A federal jury has ruled that the Houston school district must pay an Austin-based company $9.2 million after concluding dozens of district workers violated federal copyright laws by repeatedly misusing one of the firm’s study guides.
The Houston Chronicle reports that the firm, DynaStudy, had asserted in a civil trial that school district employees had cropped out the company’s logo, hid copyright violation warnings and widely distributed the study guides to colleagues throughout the district.
In 2013, the principal of Westside High School in Houston suggested making copies of study guides recently purchased from Dynastudy, but an English teacher pointed out that there was a “glaring disclaimer about copyright” at the bottom of the documents.
The teacher suggested the guides should be handed out during class and picked up before the final bell. But when the school’s principal brushed aside the copyright concerns, the teacher fell in line.
The jury found that dozens of school district employees repeatedly violated federal copyright laws pertaining to the guides.
The verdict offered a resounding victory to DynaStudy, a 13-year-old company with two full-time employees that has sold educational products to more than 650 Texas districts. DynaStudy first raised potential copyright issues with HISD in 2012, filed its lawsuit in 2016, then spent three years in litigation with the state’s largest school district.
“DynaStudy is inspired to return its energy and resources back to its mission of ‘evening the learning field’ by getting effective learning tools into the hands of students in Houston and across Texas,” the company’s owner, Ellen Harris, wrote in an email. “This verdict both affirms copyright law and enables DynaStudy to reimagine the best possible business model to accomplish its mission.”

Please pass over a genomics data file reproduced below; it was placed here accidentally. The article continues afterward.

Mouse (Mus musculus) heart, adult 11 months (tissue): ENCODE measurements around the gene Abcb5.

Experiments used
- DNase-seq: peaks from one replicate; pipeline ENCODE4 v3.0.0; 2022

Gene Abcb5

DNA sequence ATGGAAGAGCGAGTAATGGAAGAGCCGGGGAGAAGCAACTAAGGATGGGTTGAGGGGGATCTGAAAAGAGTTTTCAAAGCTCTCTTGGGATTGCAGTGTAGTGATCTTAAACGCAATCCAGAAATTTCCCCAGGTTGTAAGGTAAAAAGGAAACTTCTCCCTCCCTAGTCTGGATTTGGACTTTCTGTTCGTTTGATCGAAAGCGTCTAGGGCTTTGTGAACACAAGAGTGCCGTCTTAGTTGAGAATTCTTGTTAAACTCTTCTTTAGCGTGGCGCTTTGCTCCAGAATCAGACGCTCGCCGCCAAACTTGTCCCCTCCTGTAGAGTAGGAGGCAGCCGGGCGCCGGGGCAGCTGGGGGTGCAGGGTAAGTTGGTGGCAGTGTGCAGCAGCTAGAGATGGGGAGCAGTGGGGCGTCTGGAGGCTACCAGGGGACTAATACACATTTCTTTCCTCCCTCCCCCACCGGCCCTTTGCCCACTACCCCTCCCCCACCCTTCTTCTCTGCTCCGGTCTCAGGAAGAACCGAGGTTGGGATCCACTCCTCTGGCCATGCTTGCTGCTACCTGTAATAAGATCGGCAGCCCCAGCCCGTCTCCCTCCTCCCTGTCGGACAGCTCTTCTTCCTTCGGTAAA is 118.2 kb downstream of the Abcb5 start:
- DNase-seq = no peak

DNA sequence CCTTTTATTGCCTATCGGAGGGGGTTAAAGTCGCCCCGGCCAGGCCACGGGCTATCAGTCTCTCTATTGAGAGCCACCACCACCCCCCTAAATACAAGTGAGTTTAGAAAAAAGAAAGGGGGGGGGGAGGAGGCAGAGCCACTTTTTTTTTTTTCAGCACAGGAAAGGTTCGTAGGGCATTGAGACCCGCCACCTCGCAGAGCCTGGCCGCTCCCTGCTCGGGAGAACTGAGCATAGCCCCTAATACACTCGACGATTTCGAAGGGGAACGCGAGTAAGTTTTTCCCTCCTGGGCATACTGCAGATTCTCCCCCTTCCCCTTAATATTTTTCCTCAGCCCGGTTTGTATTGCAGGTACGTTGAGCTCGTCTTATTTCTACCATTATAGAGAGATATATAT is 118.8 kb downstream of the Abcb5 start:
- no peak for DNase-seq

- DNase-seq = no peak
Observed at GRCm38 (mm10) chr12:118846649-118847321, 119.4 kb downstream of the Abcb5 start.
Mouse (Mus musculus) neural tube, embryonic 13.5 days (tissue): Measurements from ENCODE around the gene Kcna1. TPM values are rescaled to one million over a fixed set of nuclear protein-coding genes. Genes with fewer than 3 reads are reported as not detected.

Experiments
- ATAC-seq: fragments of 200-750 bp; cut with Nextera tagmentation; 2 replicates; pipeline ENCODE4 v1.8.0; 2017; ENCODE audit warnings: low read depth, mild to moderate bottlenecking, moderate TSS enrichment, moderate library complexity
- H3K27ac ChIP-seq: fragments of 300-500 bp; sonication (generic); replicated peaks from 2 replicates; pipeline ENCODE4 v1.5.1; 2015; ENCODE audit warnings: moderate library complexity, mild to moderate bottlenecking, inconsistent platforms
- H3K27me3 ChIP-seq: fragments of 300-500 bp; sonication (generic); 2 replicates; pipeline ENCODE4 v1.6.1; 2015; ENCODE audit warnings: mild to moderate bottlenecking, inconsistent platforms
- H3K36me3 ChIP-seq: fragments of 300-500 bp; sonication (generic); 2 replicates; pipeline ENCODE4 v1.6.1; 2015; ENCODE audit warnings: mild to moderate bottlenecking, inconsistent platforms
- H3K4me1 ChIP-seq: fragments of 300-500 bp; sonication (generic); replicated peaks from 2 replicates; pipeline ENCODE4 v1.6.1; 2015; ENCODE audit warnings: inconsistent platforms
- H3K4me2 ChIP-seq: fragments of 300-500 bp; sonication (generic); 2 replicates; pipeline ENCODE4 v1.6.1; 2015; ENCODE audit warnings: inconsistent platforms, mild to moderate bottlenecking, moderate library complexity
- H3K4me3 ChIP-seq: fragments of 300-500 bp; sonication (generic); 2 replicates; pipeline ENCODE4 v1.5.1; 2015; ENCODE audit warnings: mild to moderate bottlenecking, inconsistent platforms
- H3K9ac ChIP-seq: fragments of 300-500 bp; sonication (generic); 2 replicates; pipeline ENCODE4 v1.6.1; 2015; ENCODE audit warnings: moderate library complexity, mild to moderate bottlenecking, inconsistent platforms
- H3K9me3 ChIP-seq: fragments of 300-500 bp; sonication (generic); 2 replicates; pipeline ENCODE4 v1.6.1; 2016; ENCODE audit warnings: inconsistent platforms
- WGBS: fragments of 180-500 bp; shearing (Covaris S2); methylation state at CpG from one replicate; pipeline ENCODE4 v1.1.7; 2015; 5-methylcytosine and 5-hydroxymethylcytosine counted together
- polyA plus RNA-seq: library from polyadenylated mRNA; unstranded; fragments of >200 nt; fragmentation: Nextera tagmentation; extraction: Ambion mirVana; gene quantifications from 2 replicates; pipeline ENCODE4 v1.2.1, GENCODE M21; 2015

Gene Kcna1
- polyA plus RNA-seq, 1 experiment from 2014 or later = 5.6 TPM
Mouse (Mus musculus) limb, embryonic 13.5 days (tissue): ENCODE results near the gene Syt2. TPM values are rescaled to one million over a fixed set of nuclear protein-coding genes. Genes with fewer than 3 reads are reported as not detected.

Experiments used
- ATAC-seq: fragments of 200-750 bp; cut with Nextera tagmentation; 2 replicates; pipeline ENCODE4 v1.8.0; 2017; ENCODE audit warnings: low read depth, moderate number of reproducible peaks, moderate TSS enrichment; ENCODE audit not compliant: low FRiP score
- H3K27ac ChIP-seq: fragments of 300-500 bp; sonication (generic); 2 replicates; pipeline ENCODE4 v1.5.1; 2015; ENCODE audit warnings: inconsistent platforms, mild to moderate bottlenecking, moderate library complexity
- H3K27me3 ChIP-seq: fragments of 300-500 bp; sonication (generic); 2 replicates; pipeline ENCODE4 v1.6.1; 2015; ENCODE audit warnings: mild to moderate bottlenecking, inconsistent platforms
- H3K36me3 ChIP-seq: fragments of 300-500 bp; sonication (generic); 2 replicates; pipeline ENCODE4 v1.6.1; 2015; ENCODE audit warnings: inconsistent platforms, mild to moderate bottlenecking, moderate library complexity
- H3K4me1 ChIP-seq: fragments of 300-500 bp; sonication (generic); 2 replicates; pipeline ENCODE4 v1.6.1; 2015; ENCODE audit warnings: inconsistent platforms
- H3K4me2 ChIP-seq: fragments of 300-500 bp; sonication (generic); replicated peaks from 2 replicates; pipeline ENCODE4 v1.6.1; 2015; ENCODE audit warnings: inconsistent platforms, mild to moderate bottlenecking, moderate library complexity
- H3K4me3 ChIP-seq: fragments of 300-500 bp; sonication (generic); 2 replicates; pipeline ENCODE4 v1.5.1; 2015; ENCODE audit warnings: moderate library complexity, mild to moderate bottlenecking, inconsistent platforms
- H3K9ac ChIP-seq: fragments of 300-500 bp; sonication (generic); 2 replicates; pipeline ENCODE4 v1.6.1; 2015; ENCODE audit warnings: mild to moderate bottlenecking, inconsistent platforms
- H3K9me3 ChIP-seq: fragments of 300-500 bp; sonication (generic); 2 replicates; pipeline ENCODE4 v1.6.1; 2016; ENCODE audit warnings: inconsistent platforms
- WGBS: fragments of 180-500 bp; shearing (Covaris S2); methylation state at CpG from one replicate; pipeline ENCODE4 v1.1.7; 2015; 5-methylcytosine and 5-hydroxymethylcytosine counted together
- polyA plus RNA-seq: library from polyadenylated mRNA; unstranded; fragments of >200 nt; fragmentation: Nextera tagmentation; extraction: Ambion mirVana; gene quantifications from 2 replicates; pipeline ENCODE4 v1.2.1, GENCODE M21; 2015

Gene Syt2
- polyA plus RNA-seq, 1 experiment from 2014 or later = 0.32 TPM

In a statement the Houston district says it is reviewing the verdict to determine next steps.
District administrators did not respond to questions about what source of funds would be used to pay the verdict. The district budgeted about $1.9 million in fiscal 2019 for liability insurance, though it’s not clear whether the insurance would cover the verdict.
Lawyers for the district offered multiple defenses for employees’ actions throughout the litigation: Staffers were not aware of copyright violations; educators engaged in “fair use” of reproduced copyrighted work; improperly published material was immediately removed from the Internet; and DynaStudy provided inaccurate information when seeking federal copyrights.
However, jurors found that shcool employees violated copyright laws hundreds of times over a decade, improperly using 36 study guides created by DynaStudy. In its lawsuit, the company described various methods of skirting copyright rules, often validating the claims with email exchanges or Internet postings made by employees.
Harris says companies such as DynaStudy “fill a wide gap between large textbook publishers and teacher-created materials."
“DynaStudy is proud to have played a role in affirming the rights of copyright owners so that all these small companies and the authors to come can continue to create and contribute to the dynamic market for educational materials,” Harris says.